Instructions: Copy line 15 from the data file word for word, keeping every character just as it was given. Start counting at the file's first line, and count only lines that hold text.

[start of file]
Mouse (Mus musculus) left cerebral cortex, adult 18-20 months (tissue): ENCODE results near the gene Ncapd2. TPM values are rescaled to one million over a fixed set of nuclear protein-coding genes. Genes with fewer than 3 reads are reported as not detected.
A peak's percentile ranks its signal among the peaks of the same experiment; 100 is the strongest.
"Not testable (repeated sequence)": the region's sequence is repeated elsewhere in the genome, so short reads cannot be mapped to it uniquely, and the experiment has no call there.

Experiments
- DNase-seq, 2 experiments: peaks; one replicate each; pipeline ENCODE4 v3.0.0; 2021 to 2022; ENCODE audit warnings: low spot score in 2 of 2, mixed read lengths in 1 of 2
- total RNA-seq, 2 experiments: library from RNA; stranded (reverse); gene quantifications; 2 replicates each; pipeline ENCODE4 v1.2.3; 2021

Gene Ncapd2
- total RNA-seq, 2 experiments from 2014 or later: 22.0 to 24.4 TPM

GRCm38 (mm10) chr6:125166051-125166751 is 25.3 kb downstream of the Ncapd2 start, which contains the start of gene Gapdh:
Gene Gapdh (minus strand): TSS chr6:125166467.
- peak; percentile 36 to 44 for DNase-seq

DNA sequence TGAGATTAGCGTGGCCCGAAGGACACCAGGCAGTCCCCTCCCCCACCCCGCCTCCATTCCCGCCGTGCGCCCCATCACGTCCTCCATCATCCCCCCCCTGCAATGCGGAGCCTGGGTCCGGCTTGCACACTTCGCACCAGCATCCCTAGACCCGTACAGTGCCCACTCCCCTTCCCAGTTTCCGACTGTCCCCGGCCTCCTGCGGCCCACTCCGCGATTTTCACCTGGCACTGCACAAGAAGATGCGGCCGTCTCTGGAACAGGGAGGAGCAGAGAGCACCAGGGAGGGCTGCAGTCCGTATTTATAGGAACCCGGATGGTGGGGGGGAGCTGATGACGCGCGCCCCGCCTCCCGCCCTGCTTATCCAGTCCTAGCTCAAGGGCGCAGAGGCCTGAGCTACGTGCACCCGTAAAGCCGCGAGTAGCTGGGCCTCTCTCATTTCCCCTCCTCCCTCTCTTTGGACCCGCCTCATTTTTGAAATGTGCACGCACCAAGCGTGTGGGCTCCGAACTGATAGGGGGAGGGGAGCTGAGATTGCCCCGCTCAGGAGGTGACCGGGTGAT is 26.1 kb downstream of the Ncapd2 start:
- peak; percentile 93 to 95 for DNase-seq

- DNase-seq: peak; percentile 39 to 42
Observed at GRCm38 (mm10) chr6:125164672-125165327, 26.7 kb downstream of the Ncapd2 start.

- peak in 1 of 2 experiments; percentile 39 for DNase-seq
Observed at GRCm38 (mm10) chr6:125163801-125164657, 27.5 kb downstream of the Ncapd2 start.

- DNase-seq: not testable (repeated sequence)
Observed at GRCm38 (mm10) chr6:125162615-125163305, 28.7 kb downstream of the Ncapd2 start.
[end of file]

Observed at GRCm38 (mm10) chr6:125164672-125165327, 26.7 kb downstream of the Ncapd2 start.